The interactive app lets you play the game with AI assistance, illustrating which moves can guarantee a win: Red fields allow to win, blue fields allow to win. Note that the player who is given the theoretical guarantee to win still has to realize this guarantee by following one of the sequences of best moves, i.e. by adhering to the respective color. Then, you may notice, the other player will not have any other choice (all possible moves will be marked in the opponent's color).
The game tic-tac-toe is simple, but it is also sufficiently complex to illustrate a few core concepts of artificial intelligence. In tic-tac-toe, two players, and , mark the board with their respective symbol in turns. The first player to form a row, column, or diagonal of three identical symbols wins. Three-in-a-row board games can be traced back thousands of years.
The game is simple, but its game tree, i.e. the set of possible paths, is sufficiently complex: There are possible sequences of moves. A play is one specific sequence of moves. However, not all sequences are valid: Once the game has ended, no more moves can be made. This reduces the number of possible plays to 255,168. The number of plays for different scenarios is discussed here.
Therefore, the game tree is too complex to be read manually. In practice, though, due to symmetry of moves, the number of distinct strategies is much lower. The minimax algorithm offers an approach to analyze the game tree recursively in order to identify the outcome of a specific move, given a certain board state and given the assumption that the other player plays perfectly. Minimax assigns each leaf of the game tree a value, e.g. when player wins, when wins, and when the game is a draw.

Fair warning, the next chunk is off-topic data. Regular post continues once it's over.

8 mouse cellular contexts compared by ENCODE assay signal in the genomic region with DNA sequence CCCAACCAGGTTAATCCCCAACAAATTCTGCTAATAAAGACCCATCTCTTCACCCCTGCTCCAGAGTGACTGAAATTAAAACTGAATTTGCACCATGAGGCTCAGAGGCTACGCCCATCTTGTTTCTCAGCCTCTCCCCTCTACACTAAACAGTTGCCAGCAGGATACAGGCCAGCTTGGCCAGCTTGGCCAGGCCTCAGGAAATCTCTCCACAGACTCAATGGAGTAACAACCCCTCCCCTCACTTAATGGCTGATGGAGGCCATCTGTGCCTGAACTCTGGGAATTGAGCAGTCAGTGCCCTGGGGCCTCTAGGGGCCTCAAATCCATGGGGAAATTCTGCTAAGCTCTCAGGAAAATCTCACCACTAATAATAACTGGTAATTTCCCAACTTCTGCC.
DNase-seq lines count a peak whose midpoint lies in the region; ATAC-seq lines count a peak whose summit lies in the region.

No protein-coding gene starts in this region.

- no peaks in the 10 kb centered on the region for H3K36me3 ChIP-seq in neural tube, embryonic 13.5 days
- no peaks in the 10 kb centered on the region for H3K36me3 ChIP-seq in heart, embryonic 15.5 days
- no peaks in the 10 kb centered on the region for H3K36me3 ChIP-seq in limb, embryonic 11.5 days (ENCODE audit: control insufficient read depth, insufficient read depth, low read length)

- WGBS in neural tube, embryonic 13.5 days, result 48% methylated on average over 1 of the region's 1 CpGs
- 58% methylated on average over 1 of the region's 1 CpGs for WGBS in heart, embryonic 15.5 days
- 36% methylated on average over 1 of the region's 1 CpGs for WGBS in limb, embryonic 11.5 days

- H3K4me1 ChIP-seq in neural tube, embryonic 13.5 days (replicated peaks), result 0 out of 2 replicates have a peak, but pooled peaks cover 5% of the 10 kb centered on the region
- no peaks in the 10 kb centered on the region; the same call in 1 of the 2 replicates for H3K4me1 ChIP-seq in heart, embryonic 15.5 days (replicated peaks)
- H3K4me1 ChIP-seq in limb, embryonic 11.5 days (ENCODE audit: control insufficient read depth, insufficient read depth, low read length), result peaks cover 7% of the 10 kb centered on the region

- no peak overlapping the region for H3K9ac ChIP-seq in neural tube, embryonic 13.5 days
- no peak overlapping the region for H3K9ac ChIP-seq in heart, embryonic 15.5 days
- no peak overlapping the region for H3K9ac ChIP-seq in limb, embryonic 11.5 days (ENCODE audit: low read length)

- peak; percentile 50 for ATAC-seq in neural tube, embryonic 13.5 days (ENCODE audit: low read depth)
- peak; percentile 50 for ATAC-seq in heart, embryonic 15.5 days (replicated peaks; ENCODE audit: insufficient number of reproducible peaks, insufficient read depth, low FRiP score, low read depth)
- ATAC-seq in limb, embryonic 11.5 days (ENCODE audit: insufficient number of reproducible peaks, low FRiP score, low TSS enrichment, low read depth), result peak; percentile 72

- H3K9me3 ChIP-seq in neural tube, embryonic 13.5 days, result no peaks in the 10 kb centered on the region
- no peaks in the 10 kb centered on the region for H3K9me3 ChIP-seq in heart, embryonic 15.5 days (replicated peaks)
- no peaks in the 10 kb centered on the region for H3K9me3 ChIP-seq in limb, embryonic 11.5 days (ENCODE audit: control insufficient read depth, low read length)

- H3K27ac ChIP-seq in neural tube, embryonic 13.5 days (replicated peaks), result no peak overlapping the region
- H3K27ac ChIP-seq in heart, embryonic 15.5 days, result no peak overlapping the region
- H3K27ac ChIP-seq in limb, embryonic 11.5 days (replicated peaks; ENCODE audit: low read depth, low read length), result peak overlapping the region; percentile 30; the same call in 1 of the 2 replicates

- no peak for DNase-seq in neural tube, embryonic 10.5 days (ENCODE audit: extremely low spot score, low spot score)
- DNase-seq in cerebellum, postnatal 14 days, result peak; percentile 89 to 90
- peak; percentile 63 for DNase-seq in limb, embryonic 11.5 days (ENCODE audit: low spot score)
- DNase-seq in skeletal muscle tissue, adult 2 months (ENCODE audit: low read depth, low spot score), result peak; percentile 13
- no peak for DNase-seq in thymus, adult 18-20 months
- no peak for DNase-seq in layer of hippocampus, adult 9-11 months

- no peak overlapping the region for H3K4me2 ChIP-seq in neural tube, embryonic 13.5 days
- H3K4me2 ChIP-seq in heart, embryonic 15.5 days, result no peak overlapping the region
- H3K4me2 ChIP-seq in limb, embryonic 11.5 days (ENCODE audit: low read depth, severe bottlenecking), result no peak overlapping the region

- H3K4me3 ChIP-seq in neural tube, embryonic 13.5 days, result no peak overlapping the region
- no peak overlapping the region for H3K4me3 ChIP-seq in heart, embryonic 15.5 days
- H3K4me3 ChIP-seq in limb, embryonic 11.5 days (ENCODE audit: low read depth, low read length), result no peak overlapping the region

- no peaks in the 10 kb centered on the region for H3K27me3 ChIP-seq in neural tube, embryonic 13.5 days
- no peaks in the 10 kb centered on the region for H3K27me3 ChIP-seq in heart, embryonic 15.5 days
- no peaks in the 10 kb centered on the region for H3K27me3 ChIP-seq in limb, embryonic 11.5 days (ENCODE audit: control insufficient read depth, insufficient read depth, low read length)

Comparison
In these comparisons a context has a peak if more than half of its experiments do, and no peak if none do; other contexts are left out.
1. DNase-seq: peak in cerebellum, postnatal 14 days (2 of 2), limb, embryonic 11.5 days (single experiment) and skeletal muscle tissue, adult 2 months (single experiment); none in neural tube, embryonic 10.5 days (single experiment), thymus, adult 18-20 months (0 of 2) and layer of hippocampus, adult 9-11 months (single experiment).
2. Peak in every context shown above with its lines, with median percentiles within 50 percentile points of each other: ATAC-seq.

In order to determine the best possible move for a player at a certain state of the game, results are recursively propagated upwards, given the assumption that both players will always choose one of their best moves. The following minimax implementation is part of the script that computes the complete game tree with all sequences of plays, including the expected outcomes for each board state. Here,
bo are sets of numbers from zero to eight, denoting the positions of symbols on the board for both players and .
def minimax(bx, bo): if is_over(bx, bo): return board_value(bx, bo) if turn(bx, bo) == "X": v = -math.inf for cx, co in next_boards(bx, bo): v = max(v, minimax(cx, co)) return v if turn(bx, bo) == "O": v = math.inf for cx, co in next_boards(bx, bo): v = min(v, minimax(cx, co)) return v
The minimax algorithm is an example of how a simple idea can solve a comparatively complex problem through recursion. However, minimax is not always feasible. The number of plays in a chess game is so large that traversing the tree is practically impossible. The optimization approaches that exist, such as alpha-beta pruning, reduce the number of nodes in the game tree that have to be evaluated, but the game tree still has to be traversed at least partially. Play the game here.